Money for nothing, and your wedding for free
Previously on various reality shows: Rob and Amber met, and they formed an alliance, and then they started making out. And then he proposed, and she said yes, and then she won, and then they went away for a while. But they came back to The Amazing Race, where they came very close to winning another million dollars and guaranteeing that no one else would ever talk about anything else ever again. So why not put their wedding on television? I mean, really. You've basically seen everything but their exposed colons at this point, so why hold out on the good stuff? And while we're at it, why not start with a really interminable introductory sequence that looks like it came from a commercial for a Mexican soap opera? I do want to give mighty props, however, to whomever came up with the title Rob And Amber Get Married. Marketing geniuses, I tell you. If they'd named it something like The Survivo-Race Wedding, it would have taken on an oddly unsettling quality, like it's the beginning of a plot to achieve world domination.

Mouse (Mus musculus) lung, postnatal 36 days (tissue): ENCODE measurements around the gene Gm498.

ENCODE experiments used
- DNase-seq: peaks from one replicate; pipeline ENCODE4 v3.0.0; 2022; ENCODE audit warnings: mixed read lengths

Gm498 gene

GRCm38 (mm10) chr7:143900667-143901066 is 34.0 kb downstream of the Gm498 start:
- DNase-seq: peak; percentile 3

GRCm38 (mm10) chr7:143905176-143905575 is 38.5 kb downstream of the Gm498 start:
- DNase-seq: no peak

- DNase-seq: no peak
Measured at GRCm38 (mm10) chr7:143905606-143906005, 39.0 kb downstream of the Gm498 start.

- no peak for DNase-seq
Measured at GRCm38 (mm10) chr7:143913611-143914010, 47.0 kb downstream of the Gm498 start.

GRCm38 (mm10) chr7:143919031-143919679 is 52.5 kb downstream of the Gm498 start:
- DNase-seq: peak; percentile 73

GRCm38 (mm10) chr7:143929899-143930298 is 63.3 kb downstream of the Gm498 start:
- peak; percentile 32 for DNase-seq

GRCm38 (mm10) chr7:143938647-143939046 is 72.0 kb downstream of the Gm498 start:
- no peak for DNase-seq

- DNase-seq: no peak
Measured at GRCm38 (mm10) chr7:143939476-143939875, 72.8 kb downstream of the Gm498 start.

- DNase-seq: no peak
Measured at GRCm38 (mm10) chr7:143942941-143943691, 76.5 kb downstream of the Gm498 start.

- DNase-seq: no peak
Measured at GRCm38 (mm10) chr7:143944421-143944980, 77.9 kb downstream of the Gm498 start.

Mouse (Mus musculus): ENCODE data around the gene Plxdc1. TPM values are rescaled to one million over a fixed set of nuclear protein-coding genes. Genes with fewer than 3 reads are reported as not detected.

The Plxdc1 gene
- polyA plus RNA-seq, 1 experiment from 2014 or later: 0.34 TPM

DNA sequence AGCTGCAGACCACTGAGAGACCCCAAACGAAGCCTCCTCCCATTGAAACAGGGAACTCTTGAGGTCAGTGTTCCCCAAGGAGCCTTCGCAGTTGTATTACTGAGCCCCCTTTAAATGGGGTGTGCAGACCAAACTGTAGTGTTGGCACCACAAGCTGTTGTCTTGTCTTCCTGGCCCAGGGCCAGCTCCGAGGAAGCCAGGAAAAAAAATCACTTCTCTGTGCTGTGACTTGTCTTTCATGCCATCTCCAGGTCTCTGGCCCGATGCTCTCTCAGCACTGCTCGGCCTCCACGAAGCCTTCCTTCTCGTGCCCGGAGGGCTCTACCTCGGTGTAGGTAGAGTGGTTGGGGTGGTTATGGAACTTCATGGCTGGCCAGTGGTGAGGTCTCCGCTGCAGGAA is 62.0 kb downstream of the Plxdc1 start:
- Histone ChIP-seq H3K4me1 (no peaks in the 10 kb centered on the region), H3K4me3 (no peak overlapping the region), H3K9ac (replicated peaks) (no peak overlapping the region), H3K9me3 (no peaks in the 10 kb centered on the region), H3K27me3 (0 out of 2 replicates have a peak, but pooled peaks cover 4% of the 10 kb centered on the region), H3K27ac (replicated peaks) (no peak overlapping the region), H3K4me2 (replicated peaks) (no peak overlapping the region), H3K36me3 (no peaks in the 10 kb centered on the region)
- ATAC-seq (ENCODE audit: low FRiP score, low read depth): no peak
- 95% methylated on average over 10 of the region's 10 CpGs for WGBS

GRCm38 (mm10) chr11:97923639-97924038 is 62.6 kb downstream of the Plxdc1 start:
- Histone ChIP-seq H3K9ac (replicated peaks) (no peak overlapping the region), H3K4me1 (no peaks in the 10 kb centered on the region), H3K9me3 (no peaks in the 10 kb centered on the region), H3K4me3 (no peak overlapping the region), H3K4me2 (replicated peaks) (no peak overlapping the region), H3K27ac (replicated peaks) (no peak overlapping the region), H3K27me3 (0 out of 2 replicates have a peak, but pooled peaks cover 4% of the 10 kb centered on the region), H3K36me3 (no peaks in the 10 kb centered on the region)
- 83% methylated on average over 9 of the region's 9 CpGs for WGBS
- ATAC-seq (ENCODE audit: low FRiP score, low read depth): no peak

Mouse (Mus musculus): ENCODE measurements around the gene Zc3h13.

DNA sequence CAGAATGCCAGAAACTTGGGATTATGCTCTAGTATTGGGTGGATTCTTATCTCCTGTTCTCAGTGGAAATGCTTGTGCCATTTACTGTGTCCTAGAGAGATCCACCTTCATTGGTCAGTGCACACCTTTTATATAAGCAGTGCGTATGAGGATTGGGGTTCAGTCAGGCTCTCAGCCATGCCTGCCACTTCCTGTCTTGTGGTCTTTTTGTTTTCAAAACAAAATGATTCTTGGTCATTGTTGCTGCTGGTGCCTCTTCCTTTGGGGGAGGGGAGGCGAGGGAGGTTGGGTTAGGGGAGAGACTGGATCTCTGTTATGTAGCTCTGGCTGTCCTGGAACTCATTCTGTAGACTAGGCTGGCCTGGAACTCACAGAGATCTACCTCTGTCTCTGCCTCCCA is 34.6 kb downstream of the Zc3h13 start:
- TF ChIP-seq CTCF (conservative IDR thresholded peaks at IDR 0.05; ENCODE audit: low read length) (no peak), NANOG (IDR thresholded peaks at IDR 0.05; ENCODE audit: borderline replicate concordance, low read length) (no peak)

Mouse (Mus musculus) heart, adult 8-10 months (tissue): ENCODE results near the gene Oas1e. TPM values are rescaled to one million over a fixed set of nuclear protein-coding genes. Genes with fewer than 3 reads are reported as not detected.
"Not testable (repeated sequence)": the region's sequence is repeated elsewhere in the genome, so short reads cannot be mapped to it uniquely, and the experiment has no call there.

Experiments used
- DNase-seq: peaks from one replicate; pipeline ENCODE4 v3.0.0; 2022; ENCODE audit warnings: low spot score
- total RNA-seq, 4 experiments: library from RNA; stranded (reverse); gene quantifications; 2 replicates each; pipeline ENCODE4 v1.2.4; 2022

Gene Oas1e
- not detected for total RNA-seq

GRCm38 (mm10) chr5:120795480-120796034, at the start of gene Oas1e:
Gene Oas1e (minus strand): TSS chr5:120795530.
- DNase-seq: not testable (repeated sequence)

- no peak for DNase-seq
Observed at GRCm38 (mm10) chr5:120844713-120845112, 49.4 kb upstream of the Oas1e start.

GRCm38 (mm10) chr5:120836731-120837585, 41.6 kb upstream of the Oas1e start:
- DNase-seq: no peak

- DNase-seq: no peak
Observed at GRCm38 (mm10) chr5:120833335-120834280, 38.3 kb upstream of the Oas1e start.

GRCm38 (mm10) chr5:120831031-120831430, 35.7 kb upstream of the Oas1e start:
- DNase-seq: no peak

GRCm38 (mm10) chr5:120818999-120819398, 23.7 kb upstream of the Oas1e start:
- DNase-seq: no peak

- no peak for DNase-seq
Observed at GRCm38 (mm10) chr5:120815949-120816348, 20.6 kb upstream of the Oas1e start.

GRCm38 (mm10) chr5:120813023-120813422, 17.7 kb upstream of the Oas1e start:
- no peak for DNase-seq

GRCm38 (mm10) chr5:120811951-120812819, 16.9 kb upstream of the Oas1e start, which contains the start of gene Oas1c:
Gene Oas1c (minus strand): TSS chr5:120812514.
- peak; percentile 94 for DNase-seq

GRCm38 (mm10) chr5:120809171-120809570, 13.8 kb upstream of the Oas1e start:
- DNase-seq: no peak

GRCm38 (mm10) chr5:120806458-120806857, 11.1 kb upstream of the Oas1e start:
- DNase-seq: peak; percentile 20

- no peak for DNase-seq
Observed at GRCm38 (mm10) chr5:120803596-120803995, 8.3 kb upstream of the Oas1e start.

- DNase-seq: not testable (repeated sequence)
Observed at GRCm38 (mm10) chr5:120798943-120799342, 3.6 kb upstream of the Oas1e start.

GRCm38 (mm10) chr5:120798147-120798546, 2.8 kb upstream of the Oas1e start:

We first find our engaged Surviv-o-racers holding hands in a helicopter as it swoops over some brilliant-looking blue water and white sand. There is much giddy smiling. We finally learn that they are visiting the Atlantis Resort in the Bahamas. ["I just saw an ad for the Atlantis while watching a vintage episode of Newlywed Game on the G yesterday (shut up), and why would you want to go on vacation to a resort named after a civilization that sank into the sea? It's like naming your prop plane 'The Challenger.'" -- Sars] They touch down and exit the helicopter, and are greeted by Colin Cowie, who is resplendent in his bright blue button-down shirt and white pants and looks every bit the island-paradise-based wedding planner that he currently is. Amber interviews that she was thrilled to see him, as he is "Oprah's party planner" and everything. I wouldn't have known that, incidentally. Nor would I have cared, because Oprah lost me somewhere around the part where she started jumping up and down so much. Colin certainly gives off the vibe of being someone's planner of something, though, no matter how little Us Weekly I generally get a chance to read. Rob interviews that his first impression of Colin was, "Colin and I probably wouldn't be going to the same bar." Wait, is that an explosion of wit regarding Colin's possible sexual orientation? Oh, it must be, because of the way Rob adds, "if you know what I mean." Oh, well, now I do. It's nice they could open with one of those moments when he's particularly tooly, just in case you forgot that those moments are not exactly rare. Colin gives them a blustery opening about all the big-time weddings he's planned, and promises that theirs will be "the best." I'm sure all the people whose weddings he planned in the past are happy to know he was holding out on them. He also says that they have four weeks to plan the wedding, which seems like kind of an artificial, reality-show-ish construct, but I suppose there has to be something to make it more suspenseful, or it would just be a lot of eating and tension, and if we wanted that, we'd just be watching Hell's Kitchen.